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Emeritus Faculty Receive Mellon Fellowships

Nov. 03, 2009

Emeritus Professor of Religion Grover Zinn and Emeritus Professor of English David Young

Two former Oberlin faculty members, Emeritus Longman Professor of English David Young and Emeritus William H. Danforth Professor of Religion Grover Zinn, have been awarded Emeritus Fellowships from the Andrew W. Mellon Foundation to continue their scholarly research beyond retirement.

The Mellon Emeritus Fellowship program provides up to $35,000 to support one year of research activities for outstanding scholars in the humanities and social sciences who are retired but still active in the academic community. Four-year liberal arts colleges invited to participate in the program may nominate only two candidates to the program a year; both of Oberlin’s 2009 applicants were selected to receive funding.

Young’s fellowship will support the translation into English of three of German poet Paul Celan’s books of poetry from the 1950s and 1960s. Though individual Celan poems from this period have been translated, Young’s undertaking will mark the first time that entire works from the poet’s middle period will be produced in English.

“Paul Celan is now widely viewed as the most important German poet since Rilke. His work is especially prized because it is recognized as one of the most significant literary responses to the Holocaust,” said Young. “The difficulty of Celan’s poetry is notorious, but a good deal of progress has been made in recent years, through scholarly research and commentary, as well as through translation, in bringing it to a wider audience.”

“The organization of each of Celan’s books,” Young added, “is crucial to a full understanding of his poetics and achievement. Individual poems that are remarkably opaque begin to clarify and realize their power when seen in the company and ‘conversation’ of other poems, in great part through the poet’s very deliberate placement.”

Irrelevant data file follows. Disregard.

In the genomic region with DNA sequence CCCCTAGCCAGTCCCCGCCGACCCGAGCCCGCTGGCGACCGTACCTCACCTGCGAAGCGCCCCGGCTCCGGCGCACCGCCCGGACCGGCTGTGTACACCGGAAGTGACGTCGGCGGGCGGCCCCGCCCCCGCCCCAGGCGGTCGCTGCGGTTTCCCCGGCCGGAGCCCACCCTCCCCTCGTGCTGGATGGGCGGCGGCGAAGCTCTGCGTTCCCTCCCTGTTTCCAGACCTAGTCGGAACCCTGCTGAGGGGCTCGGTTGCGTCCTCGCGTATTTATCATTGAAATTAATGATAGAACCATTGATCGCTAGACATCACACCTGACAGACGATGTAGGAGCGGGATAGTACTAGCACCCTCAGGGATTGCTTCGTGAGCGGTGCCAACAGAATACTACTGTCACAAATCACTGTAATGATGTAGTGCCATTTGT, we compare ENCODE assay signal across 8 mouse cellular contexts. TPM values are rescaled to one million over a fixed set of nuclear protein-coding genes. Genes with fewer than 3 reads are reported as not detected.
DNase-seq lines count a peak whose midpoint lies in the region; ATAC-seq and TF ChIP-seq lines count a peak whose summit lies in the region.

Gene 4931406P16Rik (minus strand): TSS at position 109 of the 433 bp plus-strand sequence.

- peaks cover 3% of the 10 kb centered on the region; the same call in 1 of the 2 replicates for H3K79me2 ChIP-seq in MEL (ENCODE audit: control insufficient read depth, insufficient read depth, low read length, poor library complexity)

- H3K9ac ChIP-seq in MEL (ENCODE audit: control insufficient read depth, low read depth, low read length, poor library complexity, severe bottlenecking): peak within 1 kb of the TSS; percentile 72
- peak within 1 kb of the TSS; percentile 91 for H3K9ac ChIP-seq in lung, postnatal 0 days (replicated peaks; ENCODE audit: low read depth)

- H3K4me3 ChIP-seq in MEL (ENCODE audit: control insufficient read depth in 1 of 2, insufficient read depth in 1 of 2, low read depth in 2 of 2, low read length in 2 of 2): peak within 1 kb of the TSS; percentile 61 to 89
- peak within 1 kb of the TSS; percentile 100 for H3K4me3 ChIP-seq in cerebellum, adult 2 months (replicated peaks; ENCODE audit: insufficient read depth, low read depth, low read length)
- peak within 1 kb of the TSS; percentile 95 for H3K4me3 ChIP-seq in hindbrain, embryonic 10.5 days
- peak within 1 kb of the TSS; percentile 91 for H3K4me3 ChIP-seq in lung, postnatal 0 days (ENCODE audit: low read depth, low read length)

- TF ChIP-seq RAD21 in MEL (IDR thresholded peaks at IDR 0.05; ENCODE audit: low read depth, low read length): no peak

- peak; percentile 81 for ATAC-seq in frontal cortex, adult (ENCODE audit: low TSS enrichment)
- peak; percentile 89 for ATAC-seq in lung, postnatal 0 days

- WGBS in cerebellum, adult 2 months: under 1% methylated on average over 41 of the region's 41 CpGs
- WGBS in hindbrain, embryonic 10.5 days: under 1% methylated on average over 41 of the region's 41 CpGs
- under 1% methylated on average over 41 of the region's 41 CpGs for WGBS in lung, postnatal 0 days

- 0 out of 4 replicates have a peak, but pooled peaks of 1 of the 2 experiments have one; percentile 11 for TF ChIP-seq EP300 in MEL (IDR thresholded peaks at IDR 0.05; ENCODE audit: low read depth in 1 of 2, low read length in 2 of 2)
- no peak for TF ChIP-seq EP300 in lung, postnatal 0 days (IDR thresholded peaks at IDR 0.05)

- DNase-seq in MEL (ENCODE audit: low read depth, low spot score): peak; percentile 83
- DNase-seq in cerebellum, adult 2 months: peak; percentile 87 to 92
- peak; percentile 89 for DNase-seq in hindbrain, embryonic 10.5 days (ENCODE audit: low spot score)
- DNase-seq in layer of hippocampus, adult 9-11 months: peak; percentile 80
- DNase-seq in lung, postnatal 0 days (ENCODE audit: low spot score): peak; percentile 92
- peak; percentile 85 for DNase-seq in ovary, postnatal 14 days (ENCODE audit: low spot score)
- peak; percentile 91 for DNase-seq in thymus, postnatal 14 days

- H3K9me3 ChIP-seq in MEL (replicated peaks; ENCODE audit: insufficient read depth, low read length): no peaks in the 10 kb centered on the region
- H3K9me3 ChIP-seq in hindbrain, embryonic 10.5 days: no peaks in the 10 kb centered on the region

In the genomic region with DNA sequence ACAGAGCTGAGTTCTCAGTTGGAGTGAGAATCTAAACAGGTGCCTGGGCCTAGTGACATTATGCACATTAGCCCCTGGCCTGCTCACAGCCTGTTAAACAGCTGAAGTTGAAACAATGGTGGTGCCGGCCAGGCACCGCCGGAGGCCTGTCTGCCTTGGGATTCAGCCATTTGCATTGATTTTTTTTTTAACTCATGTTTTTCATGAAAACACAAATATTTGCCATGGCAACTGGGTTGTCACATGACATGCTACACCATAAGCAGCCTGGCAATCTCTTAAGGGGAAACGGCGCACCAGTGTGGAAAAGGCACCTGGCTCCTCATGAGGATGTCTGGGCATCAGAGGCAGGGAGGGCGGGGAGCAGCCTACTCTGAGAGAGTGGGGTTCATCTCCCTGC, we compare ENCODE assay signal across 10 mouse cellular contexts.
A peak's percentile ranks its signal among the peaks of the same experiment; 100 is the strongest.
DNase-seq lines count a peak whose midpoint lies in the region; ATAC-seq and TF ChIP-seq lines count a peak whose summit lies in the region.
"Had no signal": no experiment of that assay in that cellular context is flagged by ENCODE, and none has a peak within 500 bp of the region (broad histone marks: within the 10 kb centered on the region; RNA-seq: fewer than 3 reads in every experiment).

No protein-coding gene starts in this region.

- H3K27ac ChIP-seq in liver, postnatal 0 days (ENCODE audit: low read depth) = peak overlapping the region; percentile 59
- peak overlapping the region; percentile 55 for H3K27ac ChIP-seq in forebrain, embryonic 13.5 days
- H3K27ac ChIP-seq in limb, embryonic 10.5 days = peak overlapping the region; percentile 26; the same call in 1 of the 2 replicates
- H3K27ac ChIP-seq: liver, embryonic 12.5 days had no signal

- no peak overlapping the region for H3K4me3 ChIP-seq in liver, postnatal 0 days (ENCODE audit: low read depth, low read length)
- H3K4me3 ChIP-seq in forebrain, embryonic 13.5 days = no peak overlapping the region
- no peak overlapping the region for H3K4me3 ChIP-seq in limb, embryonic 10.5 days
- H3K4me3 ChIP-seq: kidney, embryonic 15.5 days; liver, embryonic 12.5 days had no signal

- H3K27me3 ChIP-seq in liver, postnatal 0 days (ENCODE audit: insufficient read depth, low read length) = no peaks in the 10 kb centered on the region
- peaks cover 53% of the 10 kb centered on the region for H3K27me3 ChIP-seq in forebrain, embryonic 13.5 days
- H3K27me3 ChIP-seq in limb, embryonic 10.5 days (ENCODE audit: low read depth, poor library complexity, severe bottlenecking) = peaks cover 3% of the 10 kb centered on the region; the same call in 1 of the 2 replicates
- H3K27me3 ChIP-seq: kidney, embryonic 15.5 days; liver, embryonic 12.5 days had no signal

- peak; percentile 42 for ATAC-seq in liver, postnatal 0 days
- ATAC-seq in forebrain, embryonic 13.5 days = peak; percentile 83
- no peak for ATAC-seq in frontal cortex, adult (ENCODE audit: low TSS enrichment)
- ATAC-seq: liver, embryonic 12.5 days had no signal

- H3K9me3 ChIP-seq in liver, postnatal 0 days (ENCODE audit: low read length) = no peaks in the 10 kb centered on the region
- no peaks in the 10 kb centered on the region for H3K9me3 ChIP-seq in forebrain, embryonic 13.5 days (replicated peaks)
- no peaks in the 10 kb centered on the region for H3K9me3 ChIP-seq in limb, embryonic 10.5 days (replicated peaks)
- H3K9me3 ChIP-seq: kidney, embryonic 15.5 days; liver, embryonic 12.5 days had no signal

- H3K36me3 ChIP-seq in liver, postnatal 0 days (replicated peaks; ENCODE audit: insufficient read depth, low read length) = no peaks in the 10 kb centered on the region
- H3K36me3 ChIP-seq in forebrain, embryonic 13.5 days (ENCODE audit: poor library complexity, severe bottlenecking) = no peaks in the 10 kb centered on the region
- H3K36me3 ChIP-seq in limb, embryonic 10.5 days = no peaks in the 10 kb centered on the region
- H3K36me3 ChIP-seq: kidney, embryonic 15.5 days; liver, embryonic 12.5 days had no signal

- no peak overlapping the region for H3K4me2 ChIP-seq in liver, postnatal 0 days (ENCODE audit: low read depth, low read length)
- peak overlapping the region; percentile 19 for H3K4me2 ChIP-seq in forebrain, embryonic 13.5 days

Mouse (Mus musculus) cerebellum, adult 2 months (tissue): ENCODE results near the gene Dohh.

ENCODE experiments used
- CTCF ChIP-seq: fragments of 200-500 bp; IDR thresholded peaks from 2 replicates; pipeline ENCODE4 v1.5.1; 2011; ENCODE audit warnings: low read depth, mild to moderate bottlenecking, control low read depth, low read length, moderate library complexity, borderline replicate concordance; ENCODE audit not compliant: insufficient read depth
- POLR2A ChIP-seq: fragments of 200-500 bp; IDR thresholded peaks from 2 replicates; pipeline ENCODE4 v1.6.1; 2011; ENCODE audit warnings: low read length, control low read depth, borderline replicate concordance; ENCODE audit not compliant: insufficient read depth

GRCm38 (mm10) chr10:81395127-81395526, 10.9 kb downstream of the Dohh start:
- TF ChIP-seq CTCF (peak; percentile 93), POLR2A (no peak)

Zinn’s project will center on the writings of twelfth-century philosopher and mystic Hugh of Saint-Victor, and will involve three intertwined components. Zinn will write an essay on the historical and theological study of the ideas of Hugh of Saint-Victor on the contemplative life, will translate into English two of Hugh’s principal works—De archa Noe and Libellus de formatione arche—and will, with the aid of an Oberlin graduate, create a digital realization of a complex drawing that features prominently in the texts.

“I intend to engage readers in an exploration of the interaction of experience, the nature of religious symbols, and the process of worldview and spiritual construction,” said Zinn. “My intended audience is not limited to specialists in Victorine thought, or in medieval mysticism, but to a broader audience interested in the intersection of the history of ideas, theology, religious experience, mysticism, spiritual discipline and itineraries, and the history of art.”

Based in New York City, the Andrew W. Mellon Foundation makes grants in six core program areas: higher education and scholarship; scholarly communications; research in information technology; museums and art conservation; performing arts; and conservation and the environment. For more information about the Mellon Foundation, visit the foundation’s website.

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